Gates Says Afghan Withdrawal Deadline May Be Delayed
Gates and Gibbs say 2011 Afghan withdrawal deadline could be delayed.
Dec. 2, 2009— -- Secretary of Defense Robert Gates told a Senate committee today that it is necessary to put a timeline on U.S. combat troops' commitment to Afghanistan to "build a fire" under the Afghan government to make them take charge of security.
Gates, who testified before the Senate Armed Services Committee today, said the July 2011 deadline set by President Obama in a speech to the nation Tuesday night is not a "deadline" or an arbitrary timeline. Any withdrawal from Afghanistan would "based on conditions" in the country.
That was reinforced by White House Press Secretary Robert Gibbs who said that the president's timeline was a signal to Afghanistan President Hamid Karzai's government that it must "change their behavior and take charge" of their security.
"What we want them to understand is there can't be a permanent dependence on us being there," Gibbs said.
But any troop withdrawal would be a "conditions-based drawdown," he said.
"If it appears that the strategy is not working and that we will not be able to transition in July, 2011 then we will take a hard look at the strategy itself," Gibbs said.
Gates and Secretary of State Hillary Clinton were united on the question of whether this is the last chance for the United States to get it right.
They also fielded a barrage of questions by Republican lawmakers, who agreed with the troop surge, but expressed reservations about the timeline outlined by the president Tuesday night.
"I do not believe we have locked ourselves into leaving, but what we have done... is to signal very clearly to all audiences that the United States is not interested in occupying Afghanistan," Clinton told the committee. "We are not interested in running their country."
Gates, Clinton and Chairman of the Joint Chiefs of Staff Adm. Mike Mullen testified before the Senate Armed Services Committee the day after President Obama told the nation he was sending 30,000 more U.S. troops to Afghanistan, and that they would start transitioning out of the country in July 2011.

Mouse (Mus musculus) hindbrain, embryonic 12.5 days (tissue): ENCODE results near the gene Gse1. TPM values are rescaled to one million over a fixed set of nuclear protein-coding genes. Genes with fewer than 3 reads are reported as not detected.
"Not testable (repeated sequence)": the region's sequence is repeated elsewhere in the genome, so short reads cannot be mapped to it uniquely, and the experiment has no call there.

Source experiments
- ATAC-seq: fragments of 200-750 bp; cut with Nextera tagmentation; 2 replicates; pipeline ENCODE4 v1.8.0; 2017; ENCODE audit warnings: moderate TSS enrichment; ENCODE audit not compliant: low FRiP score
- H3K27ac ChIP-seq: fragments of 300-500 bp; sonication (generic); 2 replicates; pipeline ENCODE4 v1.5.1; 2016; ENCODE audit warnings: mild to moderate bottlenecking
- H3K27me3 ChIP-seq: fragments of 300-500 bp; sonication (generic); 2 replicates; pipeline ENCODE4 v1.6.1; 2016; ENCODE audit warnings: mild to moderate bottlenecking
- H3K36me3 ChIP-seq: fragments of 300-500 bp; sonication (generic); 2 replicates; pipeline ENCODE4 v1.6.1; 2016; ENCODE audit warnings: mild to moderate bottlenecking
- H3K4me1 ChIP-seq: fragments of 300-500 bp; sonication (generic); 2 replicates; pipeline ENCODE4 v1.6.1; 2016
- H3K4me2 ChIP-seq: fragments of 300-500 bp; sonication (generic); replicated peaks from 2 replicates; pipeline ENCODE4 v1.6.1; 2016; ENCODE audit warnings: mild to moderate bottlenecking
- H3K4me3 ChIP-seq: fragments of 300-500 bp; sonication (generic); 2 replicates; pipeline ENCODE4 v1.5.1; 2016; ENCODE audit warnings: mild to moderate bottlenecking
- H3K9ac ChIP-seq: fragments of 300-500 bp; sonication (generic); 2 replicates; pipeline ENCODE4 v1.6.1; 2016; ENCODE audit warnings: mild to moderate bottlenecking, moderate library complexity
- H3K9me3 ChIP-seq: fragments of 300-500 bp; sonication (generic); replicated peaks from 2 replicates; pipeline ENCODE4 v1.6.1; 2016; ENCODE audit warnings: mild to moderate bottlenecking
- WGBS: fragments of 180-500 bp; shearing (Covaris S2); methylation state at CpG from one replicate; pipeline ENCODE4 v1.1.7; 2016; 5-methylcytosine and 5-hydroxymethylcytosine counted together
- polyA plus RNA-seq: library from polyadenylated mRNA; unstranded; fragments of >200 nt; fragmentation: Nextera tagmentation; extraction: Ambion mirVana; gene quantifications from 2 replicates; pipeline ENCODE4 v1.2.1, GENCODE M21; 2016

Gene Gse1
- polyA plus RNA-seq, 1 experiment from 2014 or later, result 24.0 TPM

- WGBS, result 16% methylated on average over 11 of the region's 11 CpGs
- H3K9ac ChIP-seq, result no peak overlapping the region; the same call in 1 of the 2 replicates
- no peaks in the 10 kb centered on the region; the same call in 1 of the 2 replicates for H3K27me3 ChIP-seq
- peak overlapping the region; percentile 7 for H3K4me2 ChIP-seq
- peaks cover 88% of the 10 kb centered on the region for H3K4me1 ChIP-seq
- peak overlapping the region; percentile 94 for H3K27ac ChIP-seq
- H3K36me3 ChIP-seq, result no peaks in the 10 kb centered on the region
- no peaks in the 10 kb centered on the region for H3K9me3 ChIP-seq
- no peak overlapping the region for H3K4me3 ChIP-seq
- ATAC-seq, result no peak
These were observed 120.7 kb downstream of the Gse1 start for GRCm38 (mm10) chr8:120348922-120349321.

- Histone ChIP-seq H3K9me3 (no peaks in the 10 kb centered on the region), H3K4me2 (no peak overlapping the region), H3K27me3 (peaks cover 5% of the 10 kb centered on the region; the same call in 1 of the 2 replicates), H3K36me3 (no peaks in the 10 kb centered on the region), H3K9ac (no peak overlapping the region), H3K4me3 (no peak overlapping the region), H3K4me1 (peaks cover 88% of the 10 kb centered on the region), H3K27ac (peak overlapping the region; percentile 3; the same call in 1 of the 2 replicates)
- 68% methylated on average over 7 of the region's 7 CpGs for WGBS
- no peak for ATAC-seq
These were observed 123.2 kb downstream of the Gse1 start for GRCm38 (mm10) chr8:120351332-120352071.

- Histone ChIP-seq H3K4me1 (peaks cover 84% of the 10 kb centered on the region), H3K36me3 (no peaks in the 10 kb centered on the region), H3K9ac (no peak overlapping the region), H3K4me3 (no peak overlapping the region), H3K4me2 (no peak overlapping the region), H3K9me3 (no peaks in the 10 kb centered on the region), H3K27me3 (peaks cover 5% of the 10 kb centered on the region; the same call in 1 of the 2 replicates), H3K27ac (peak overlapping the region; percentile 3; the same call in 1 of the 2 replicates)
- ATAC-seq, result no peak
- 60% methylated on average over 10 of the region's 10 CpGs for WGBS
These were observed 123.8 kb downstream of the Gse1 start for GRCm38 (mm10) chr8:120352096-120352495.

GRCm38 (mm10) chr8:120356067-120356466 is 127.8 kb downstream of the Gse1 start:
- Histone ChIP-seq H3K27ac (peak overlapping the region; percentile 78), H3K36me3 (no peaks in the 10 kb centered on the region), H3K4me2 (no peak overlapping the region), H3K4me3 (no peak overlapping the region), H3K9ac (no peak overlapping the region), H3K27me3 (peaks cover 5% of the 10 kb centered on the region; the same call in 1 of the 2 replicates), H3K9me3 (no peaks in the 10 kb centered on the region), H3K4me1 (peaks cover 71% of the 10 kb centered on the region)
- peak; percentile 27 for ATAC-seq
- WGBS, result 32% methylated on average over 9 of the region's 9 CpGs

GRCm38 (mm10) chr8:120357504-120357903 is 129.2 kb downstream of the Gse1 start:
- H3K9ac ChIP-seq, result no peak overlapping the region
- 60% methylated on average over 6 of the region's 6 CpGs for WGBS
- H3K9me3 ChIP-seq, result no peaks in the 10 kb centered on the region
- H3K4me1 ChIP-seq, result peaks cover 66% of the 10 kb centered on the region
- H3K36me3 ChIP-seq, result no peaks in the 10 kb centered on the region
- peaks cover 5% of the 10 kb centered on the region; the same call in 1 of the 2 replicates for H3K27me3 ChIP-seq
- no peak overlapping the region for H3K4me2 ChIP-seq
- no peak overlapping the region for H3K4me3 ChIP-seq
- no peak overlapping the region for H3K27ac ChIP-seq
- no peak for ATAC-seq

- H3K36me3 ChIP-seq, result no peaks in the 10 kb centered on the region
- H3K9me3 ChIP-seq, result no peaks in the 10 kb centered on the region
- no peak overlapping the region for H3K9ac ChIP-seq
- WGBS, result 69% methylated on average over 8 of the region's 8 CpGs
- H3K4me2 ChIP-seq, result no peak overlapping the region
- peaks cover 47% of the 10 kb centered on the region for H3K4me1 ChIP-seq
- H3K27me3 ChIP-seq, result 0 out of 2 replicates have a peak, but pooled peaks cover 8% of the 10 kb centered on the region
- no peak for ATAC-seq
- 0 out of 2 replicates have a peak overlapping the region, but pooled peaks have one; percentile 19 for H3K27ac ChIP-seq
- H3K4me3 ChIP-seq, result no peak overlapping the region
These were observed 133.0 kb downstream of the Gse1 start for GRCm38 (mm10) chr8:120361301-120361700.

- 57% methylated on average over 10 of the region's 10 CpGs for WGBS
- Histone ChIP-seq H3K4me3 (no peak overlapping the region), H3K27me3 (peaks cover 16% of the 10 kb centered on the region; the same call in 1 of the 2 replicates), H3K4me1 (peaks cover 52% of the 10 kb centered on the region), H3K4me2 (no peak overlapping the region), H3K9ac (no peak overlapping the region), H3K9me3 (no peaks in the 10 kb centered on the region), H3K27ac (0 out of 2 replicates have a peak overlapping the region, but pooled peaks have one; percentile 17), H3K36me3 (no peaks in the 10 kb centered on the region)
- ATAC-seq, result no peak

Gates argued that while the date indicates only the beginning of the transition process, it is important to stress to the people of Afghanistan the need to take responsibility of their own security needs.
"We're not just going to throw these guys in the swimming pool and walk away," Gates told the committee. "It will be based on conditions on the ground but at the same time... we have to build a fire under them, frankly, to get them to do the kind of recruitment, retention, training and so on for their forces that allow us to make this transition."
Gates addressed criticism by Sen. John McCain, R-Ariz., that setting a deadline would embolden the Taliban and al Qaeda to simply wait out the U.S. and that any pullout should be tied to security conditions in the country rather than an arbitrary timeline.
The 2011 date was picked because it would mark two years since additional U.S. marines arrived in the Helmand valley, one of the hotbeds of insurgency.
Even as he faced fire from both Democratic and Republican lawmakers -- first in the Senate and then at hearing of the House Foreign Affairs Committee -- Gates took a direct stab at critics of the White House's new strategy.
"The notion that our adversaries in Afghanistan are not aware of the debates in this country and the debates in Europe and elsewhere are unrealistic," he said. "They know these things."
Lawmakers also heard from Mullen, who warned that the number of casualties could increase as counterinsurgency operations became more focused.
"Although we must expect higher Alliance casualties in coming months as we dedicate more U.S. forces to protect the population and mentor the ANSF [Afghan National Security Forces], our extended security presence must -- and will -- improve security for the Afghan people and limit both future civilian and military casualties," Mullen said in his prepared remarks to the Senate. "I believe that progress in Afghanistan and Pakistan will be gradual, and sometimes halting. Yet I believe we can succeed."
To complement the growth in U.S. military forces -- the first of which will begin to arrive within two to three weeks -- the number of civilian positions in Afghanistan will increase to 974 by early next year, said Secretary of State Hillary Clinton. But she said resources for those civilian personnel "will be a challenge."
Like Gates, Clinton also stressed on the need to unite on the issue.
"We will not succeed if people view this effort as the responsibility of a single party, a single agency within our government, or a single country," Clinton said in her testimony. "We owe it to the troops and civilians who will face these dangers to come together as Americans -- and come together with our allies and international partners -- to help them accomplish this mission."
Nearly all three were united on the question of whether this is the last chance for the United States to get it right.